My genetic makeup is true and my spiritual personality traits are true, but these things only tell you part of my story. Likewise, when it comes to the label of “evangelical,” we may be missing a crucial part of our shared story.

In the EFCA, many churches today are not using the term “evangelical.” There’s Crossroads, Crosspoint, Cornerstone and so forth. (There’s a church in Colorado called Scum of the Earth Church. It’s not a Free Church, but I think we should claim it. I would so fit in there.) Few are identifying themselves openly as “evangelical.”

I think it may be too late to try to redeem the word “evangelical,” but I am so interested in living that word.
— Jenni Key
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When we think about this term and the reasons why we might be avoiding it, I think of something I heard Dr. Tony Evans say years ago. He said, “Please don’t use the term ‘Christian’ as an adjective. Don’t call me a Christian man. Don’t call me a Christian black man, where ‘man’ is the central part of the term and ‘black’ and ‘Christian’ are the modifiers.” He said, “Make ‘Christian’ the noun.”

To take his point, are we using ‘evangelical’ as a noun? As in, we are evangelicals. Or are we using it as an adjective, implying that we are a consortium, a group of evangelical churches that want to live evangelically?

Today, “evangelical” has become synonymous with “hater.” If only it was hating sin that we were known for! It’s not. We’re known for hating those in the LGBTQ community, hating non-whites, hating women, hating Democrats or liberals, hating illegal immigrants, hating entire countries or cultures.

I think it may be too late to try to redeem the word “evangelical,” but I am so interested in living that word. I’m so interested in being known as a Jesus follower, to be known for what we’re for instead of what we’re against. There’s a big difference between not being a hater and actually being a lover, isn’t there?

Jenni Key serves on the EFCA Board of Directors and as the director of women’s ministries and prayer at EvFree Fullerton (EFCA) in Fullerton, California.

Stewards of this good news

Pablo Cachon

I’m an evangelical, and I use that term because of the story behind the name. I think about the good, powerful story that brought hope and transformation to my life. It’s the same story that I share with others. It’s the story that offers restoration and reconciliation to those who hear it. We’re evangelicals because we are a movement that has sought the presence, anointing and power of the triune God.

But what does it really mean to be an evangelical? When I think of the essence of the word, I think of Paul establishing the church in Ephesus, and I jump back to Acts 19. What did Paul encounter there? He found disciples who said that they’d received John’s baptism. For some of us, we could think that we received the baptism of Luther or Calvin. But how did Paul respond to them? “Paul said, ‘John’s baptism was a baptism of repentance. He told the people to believe in the one coming after him, that is, in Jesus.’ On hearing this, they were baptized in the name of the Lord Jesus” (Acts 19:4-5).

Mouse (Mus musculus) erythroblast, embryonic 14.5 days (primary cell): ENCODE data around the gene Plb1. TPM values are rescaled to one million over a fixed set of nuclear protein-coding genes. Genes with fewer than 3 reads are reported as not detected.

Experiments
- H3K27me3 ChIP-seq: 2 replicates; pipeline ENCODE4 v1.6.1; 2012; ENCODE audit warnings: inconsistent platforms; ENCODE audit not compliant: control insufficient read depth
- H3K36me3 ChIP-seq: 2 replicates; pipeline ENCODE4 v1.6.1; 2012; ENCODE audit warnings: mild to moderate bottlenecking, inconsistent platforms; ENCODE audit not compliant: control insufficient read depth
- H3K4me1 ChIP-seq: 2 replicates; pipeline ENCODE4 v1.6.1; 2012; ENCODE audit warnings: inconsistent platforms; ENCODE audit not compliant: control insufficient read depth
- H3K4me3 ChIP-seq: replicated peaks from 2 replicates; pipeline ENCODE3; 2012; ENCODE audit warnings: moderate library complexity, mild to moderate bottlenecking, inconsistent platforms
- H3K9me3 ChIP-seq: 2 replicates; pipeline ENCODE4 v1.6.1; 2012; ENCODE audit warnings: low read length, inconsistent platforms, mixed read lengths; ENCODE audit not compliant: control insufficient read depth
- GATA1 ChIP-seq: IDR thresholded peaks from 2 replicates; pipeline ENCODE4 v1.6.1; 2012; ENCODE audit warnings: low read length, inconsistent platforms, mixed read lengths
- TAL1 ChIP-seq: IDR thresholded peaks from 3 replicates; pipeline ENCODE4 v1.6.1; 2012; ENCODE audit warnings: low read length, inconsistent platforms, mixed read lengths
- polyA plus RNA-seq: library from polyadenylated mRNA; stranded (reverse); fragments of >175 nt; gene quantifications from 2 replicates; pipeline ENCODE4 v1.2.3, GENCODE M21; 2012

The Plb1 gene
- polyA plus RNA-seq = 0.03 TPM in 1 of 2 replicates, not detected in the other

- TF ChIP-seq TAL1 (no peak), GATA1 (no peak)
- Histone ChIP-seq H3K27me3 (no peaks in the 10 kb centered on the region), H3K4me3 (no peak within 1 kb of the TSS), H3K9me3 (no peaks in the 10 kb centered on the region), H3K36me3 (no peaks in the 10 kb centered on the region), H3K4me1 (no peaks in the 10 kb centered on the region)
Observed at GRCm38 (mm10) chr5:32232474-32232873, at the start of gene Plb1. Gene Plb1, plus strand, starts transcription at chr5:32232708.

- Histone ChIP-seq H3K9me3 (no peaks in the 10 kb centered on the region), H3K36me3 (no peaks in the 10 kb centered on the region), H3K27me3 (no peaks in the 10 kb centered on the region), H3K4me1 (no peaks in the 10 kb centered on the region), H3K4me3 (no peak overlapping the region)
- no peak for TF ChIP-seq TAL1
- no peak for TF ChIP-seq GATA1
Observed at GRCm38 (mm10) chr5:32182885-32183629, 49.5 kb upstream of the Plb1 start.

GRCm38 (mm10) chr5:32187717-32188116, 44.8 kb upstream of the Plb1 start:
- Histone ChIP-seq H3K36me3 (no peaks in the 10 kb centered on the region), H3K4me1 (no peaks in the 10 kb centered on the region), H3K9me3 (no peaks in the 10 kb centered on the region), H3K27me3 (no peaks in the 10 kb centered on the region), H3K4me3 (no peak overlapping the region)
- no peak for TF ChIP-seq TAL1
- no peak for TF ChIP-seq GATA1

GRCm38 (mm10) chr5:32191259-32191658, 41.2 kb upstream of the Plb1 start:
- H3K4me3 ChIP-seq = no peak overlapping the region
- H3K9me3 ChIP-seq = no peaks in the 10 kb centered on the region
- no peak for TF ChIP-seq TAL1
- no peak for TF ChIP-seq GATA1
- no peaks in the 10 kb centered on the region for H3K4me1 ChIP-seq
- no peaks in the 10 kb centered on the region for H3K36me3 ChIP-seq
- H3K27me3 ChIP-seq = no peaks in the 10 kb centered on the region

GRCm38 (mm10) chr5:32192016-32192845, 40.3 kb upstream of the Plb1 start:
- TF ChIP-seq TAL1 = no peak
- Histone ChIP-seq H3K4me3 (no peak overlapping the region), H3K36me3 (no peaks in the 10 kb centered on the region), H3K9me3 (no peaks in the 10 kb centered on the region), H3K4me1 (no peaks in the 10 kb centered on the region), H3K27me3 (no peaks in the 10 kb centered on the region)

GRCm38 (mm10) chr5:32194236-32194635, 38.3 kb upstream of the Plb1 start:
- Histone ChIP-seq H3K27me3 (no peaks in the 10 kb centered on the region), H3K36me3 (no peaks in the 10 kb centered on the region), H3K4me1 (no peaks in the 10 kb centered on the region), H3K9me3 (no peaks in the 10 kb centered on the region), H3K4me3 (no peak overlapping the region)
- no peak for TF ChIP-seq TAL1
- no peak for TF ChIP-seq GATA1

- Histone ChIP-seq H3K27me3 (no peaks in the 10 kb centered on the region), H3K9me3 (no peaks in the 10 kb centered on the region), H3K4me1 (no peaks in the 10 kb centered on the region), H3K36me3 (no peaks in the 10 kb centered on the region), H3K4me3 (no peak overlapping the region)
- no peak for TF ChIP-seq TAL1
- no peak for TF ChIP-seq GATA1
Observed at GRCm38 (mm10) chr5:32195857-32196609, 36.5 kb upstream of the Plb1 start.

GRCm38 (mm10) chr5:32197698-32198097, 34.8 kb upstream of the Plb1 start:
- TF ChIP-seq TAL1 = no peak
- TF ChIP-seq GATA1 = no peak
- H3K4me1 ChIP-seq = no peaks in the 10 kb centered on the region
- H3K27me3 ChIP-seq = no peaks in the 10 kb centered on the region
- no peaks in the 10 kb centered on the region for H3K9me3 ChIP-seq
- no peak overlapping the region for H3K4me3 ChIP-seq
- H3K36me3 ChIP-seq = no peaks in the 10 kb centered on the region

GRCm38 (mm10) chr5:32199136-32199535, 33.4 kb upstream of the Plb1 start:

As evangelicals, if we shy away from the conflict, pressure and rejection of the world today, what will our legacy be?
— Pablo Cachon
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Paul wrote to them about the gospel of Jesus Christ. This is the heart of what it means to me to be an evangelical. The gospel restores people. And there is a lot of restoration that needs to happen today. As evangelicals, although our name carries some baggage, we are called to be gardens in the desert (Isaiah 58:11). If we return to the Lord and make His Name the center of our story, can you imagine how different our ministries would look? Instead of declining, they would be thriving.

In the past few months, my doctor told me, “Hey, you can experience sudden death.” Well, OK. Praise the Lord. What else is new? We are called to be faithful about proclaiming this message and sharing this story, wherever we are and in whatever time we have left. The story of the gospel has the power to regenerate and refresh us. We must be committed and willing to sacrifice everything, because none of it is ours to begin with. We are just stewards of this good news. And so, as evangelicals, if we shy away from the conflict, pressure and rejection of the world today, what will our legacy be? As an evangelical, “I am not ashamed of the gospel, because it is the power of God that brings salvation to everyone who believes” (Romans 1:16).

Pablo Cachon serves on the EFCA Board of Directors and as the pastor of Latino ministries at New Hope Church (EFCA) in New Hope, Minnesota.

The only Name that matters

Bryan Lair